Arkwright is a tight-fisted shop owner in Doncaster, who will stop at nothing to keep his profits high and his overheads low, even if this means harassing his nephew Granville. Arkwright's ... See full summary »
Long running BBC comedy show consisting of sketches and humourous musical routines involving the large Ronnie Barker and the small Ronnie Corbett. Most sketches involved both men, but ... See full summary »
The Fred Tomlinson Singers
Classic 1960s British comedy series about a middle aged man and his elderly father who run an unsuccessful 'rag and bone' business (collecting and selling junk). Harold (the son) wants to ... See full summary »
Harry H. Corbett,
This comedy series is all about two mates, Gary and Tony who share a two bedroom home. They are grown men who act like a couple of drunk two year olds, who spend their time either drinking ... See full summary »
The slender premise springs from the actions of two listless 11-year-old boys, the cold, manipulative Leo, and his weaker, more impressionable friend, Mike. Contemptuous of the fallible ... See full summary »
Fletcher's doing five years for breaking and entering. He's quick witted and never short of a trick or two to make his life that little bit easier. Lennie Godber's his cellmate who Fletch often teases but also protects in a father-like way. The other two main characters are prison officers; MacKay's a militarily strict type, keen to adhere to the rules, while Mr Barrowclough is almost a complete opposite and easily manipulated by Fletcher. Written by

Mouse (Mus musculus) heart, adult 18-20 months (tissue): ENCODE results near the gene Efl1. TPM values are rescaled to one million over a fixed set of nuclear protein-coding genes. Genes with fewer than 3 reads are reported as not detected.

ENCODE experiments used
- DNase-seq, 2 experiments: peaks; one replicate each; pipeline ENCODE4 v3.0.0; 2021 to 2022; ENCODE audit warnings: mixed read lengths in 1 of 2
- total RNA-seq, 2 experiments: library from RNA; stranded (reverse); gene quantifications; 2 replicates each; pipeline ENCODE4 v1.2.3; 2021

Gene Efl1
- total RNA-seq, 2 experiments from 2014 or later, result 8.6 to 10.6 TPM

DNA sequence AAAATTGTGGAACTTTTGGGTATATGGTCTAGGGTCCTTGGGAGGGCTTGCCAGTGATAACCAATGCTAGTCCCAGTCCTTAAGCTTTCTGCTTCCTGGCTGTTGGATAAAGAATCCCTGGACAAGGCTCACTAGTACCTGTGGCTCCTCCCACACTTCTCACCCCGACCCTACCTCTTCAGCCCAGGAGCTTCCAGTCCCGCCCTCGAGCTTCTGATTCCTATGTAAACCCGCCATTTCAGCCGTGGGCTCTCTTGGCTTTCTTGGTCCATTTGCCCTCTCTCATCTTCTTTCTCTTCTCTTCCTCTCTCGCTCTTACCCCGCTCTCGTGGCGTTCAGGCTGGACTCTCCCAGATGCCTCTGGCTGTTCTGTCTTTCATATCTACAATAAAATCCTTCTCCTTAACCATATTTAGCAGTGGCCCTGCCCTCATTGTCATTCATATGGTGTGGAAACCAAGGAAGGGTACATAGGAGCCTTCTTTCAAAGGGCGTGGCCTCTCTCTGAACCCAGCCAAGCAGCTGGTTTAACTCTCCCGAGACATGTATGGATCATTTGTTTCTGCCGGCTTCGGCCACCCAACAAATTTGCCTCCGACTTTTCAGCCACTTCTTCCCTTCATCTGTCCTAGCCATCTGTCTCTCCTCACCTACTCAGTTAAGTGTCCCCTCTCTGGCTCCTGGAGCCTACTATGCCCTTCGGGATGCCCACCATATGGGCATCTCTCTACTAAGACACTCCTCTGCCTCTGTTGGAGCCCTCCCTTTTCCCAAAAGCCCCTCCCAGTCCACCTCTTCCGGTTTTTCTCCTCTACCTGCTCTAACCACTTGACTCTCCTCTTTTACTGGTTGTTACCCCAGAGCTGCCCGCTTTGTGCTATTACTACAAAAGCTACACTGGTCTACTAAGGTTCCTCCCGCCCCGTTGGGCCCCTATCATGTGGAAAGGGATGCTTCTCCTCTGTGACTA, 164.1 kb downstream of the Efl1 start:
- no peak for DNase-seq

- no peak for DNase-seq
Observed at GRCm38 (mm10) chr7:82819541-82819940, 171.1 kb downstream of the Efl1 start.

One can't help noticing a change in your old lady's attitude of late.
How can you tell that?
Oh, little things, like the certain smile that plays around your lips when you're telling us to slop out.
What sort of smile?
The smile of a man who's getting his oats!
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The closing credits listed the actors' names but not the corresponding names of the characters that they played. See more »
This is easily the funniest comedy ever made.The characters are very strong
Mackay the harsh scottish guard with his neck 'twitch', Barrowclough the
well-meaning and gullible guard, bumbling around pathetically, Godber the innocent and naive prisoner, and of course Norman Stanley Fletcher. Ronnie Barker's acting is superb - his expressions and timing are perfect.
The script by Dick Clement and Ian Le Frenais is one of the wittiest and sharpest ever written. For example:
(A prison inspector has just entered Fletcher's cell, and Fletcher has just made spoken to him.) Inspector: He's very articulate Mackay: Yes, like a lorry
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